Background: Policy initiatives and technological advances enable the use of integrated shared care models of healthcare delivery whereby the focus of care is moved from the hospital to the community, and also of models where patients take increasing responsibility for monitoring and treatment. Such shifts may or may be perceived to change professional roles and responsibilities with implications to the delivery of a professionally and legally acceptable standard of care. We focus on oral anticoagulation and stroke prevention therapy to examine some possible professional and legal implications of the increasing use of shared care. Methods: This paper sought to explore how changes in service delivery influence the discharge of professional responsibilities to patients receiving oral anti-coagulation therapy in the context of clinicians' legal and professional duties. We used a case study of the implementation of a distributed care anti-coagulation service. Qualitative data were collected using complementary methods: participant observation, reflective journaling and legal analysis. Results: Concerns identified by this study included a fear of litigation among both hospital and community-based professionals, a reluctance to embrace an extended role, uncertainty among professionals about the extent of their responsibilities and associated difficulties around adequate exchanges of information. These concerns reflected uncertainty among professionals about the legal and professional scope of the duty of care they owed patients. Conclusion: The findings from this study emphasise the importance of clear role definition, communication and inter-agency cooperation for the successful implementation of a shared care service in which threats to professional and legal standards of care are minimised.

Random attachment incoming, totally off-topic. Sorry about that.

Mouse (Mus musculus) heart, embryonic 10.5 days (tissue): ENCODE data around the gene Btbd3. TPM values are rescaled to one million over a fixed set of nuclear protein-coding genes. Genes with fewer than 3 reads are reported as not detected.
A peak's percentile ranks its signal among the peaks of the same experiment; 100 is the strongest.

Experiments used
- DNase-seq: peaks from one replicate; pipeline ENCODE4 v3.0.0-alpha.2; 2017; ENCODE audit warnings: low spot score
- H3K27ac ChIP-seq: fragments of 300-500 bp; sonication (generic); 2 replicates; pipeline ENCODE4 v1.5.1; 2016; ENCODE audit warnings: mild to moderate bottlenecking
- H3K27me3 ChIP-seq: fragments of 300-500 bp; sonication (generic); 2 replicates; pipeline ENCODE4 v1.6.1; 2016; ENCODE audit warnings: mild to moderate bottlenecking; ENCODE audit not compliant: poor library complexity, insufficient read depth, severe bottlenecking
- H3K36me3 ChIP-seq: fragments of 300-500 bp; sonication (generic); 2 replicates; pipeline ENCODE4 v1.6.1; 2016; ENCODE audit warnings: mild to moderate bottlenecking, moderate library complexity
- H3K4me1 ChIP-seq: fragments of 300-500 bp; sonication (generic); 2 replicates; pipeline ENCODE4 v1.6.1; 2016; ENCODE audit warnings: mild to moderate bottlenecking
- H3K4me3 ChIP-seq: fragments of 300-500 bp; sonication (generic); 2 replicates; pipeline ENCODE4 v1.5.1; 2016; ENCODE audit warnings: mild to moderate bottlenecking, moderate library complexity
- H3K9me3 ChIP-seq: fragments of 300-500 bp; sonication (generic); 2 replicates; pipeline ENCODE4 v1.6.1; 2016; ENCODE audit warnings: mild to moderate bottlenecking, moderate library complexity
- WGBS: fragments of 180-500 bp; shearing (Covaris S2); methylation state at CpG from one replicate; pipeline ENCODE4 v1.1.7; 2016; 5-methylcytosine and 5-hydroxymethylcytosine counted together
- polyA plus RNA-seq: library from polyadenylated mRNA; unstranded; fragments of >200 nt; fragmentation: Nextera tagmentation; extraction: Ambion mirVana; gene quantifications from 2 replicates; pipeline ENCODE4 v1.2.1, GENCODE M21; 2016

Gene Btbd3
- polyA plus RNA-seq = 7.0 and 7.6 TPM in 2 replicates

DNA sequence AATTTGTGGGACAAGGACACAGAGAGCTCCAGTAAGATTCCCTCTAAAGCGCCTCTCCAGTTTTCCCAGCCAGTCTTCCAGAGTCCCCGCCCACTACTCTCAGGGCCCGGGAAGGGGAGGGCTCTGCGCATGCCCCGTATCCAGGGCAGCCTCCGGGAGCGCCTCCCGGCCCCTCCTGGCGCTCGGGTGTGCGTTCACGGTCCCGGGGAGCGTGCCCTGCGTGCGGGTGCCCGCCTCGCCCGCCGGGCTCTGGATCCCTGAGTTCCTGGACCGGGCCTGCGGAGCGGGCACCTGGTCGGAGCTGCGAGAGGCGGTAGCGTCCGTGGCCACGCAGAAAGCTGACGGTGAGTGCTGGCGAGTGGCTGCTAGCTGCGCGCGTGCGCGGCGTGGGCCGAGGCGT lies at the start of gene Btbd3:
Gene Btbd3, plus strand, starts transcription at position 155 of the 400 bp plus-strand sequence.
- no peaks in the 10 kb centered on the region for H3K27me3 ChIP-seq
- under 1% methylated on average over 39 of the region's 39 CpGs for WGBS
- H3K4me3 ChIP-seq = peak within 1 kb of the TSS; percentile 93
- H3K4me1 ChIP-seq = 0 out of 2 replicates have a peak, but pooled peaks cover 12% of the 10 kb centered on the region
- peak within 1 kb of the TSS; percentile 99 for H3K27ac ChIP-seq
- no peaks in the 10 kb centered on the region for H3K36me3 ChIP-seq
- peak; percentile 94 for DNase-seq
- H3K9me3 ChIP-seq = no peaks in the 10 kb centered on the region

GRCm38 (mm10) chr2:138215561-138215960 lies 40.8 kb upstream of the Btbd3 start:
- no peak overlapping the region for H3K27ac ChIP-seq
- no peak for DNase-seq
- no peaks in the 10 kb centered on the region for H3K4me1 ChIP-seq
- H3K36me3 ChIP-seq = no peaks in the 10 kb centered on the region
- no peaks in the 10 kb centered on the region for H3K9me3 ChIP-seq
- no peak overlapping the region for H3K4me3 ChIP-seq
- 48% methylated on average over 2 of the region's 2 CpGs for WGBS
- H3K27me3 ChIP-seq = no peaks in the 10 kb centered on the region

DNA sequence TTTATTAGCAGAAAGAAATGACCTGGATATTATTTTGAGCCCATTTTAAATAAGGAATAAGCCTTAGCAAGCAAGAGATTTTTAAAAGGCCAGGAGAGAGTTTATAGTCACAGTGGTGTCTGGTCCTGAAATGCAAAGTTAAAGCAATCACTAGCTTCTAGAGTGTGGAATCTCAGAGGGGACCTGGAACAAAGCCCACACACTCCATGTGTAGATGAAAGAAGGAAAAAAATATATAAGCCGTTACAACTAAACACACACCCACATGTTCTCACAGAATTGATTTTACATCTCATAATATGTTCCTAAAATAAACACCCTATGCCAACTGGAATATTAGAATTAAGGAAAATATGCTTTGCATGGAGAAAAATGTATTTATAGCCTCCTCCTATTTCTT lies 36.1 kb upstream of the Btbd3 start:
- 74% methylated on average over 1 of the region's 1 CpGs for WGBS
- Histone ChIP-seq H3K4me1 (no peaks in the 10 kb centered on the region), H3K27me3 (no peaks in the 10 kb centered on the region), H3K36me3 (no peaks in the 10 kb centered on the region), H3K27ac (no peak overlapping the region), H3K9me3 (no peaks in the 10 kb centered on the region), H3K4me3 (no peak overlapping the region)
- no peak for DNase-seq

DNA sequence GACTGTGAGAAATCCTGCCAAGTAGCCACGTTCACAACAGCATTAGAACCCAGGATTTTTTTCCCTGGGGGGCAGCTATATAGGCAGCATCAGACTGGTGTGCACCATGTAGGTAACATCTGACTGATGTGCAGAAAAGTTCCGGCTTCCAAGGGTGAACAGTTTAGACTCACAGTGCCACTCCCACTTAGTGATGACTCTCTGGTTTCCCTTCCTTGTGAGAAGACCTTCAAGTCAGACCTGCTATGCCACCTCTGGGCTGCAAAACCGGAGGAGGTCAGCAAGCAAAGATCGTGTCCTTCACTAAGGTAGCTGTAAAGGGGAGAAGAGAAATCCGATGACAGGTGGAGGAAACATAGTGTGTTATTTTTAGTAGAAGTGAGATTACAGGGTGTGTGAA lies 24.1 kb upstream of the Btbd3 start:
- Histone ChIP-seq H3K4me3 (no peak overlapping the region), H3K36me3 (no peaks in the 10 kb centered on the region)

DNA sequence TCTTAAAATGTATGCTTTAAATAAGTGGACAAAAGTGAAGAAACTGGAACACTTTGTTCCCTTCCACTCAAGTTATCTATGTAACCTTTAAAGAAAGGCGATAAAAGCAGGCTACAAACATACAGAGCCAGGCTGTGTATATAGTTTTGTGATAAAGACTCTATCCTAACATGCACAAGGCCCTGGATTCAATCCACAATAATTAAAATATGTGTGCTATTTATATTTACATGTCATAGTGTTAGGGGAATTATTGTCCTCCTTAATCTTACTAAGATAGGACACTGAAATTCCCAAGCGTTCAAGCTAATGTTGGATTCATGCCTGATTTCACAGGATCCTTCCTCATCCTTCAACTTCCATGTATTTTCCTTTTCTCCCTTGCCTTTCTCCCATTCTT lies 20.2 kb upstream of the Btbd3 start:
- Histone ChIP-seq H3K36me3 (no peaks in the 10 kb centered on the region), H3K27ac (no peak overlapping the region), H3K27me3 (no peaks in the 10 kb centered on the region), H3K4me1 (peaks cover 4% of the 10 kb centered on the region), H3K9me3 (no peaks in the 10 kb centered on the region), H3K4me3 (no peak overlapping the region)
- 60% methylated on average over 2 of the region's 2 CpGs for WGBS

Nicholls, J. A., Potts, H. W., Coleman, B., & Patterson, D. L. (2015). Legal and professional implications of shared care: A case study in oral anticoagulation stroke prevention therapy. BMC Health Services Research, 15(1). https://doi.org/10.1186/s12913-015-0756-9